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Old 06-06-2014, 05:51 AM   #31
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Quote:
Originally Posted by flaaash
I'm down with new learning new terminology. My musician lexicon is never too full.


Are there any 'pop' songs that are modal? By pop I mainly mean mainstream music, not necessarily current Billboard top 100 songs. It sounds like there may not be many (or any).


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Old 06-06-2014, 01:59 PM   #32
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Originally Posted by flaaash
I'm down with new learning new terminology. My musician lexicon is never too full.


this is a good way to think, but you want to be careful of learning which terminology discusses concepts that are related to terminology discussing other concepts. you don't want to learn about a noun, verb, and adjective while you're trying to focus on things like alliteration or assonance.
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Old 06-07-2014, 08:55 AM   #33
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Amazing!!!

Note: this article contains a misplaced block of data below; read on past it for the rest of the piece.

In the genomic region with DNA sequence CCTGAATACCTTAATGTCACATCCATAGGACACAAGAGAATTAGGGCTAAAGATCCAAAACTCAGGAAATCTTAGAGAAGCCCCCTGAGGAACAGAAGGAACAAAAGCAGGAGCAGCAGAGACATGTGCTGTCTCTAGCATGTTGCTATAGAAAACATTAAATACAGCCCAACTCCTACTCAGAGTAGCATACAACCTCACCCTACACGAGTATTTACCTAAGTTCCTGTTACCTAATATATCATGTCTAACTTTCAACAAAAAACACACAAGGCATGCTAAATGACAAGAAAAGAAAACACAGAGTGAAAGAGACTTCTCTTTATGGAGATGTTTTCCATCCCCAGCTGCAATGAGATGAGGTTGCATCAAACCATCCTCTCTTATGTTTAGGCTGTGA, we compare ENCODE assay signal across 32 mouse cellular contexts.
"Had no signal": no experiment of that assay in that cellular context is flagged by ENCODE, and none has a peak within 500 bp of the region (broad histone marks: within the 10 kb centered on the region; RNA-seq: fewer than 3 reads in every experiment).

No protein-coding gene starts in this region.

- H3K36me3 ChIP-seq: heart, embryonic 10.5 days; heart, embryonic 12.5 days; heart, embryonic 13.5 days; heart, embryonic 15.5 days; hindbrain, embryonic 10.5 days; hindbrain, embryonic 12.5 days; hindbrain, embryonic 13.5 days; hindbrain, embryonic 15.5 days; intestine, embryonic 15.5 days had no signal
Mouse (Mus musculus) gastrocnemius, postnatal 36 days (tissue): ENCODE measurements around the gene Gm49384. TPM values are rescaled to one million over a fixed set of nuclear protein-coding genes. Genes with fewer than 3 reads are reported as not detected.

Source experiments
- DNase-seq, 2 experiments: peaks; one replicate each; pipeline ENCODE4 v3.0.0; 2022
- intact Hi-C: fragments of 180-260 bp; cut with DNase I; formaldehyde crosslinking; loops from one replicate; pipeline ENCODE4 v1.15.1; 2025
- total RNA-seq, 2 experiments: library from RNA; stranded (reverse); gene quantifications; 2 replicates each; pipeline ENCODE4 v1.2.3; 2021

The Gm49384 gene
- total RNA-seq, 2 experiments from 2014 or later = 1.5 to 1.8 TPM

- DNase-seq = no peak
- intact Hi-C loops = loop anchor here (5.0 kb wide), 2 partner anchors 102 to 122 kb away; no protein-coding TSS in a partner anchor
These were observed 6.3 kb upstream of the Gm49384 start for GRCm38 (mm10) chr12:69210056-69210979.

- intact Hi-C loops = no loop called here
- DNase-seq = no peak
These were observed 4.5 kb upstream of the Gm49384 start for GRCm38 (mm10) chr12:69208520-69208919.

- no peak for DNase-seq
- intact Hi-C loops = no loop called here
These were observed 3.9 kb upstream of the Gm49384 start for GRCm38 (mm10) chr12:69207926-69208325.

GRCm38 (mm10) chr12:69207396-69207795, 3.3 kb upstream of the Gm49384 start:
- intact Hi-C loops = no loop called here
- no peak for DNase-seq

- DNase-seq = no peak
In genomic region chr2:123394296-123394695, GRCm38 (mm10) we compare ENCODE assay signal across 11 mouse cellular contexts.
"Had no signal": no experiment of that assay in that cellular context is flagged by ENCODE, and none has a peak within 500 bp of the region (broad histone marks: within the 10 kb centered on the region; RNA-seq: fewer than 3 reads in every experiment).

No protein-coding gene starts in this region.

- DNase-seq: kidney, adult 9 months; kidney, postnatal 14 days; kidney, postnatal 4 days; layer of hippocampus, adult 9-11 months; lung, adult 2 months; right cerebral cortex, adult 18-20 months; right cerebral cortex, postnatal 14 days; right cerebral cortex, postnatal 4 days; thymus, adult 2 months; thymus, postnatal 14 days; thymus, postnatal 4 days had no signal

I've been doing more reading about modes, this time the mixolydian mode and i actually understand terminology much better than before.

For example

Quote:
So, what makes a good Mixolydian progression? Well, you need to have the note. Which note? The note. Each mode has one note that truly defines it. In the case of Mixolydian, it's the b7th. (It's always the note that makes the mode different)


I totally get what phrases like that mean. How there's a definitive note (notes?) that sets apart the Ionian and Mixolydian mode apart, likewise the Aeolian and Dorian.

I've still got loads of questions but I'll get there...0
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Old 06-07-2014, 09:09 AM   #34
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Nice :P Everything (about theory in general) was kinda confusing to me for a long time, but once I got it, I learned everything pretty fast. It's natural because everything in music is connected somehow.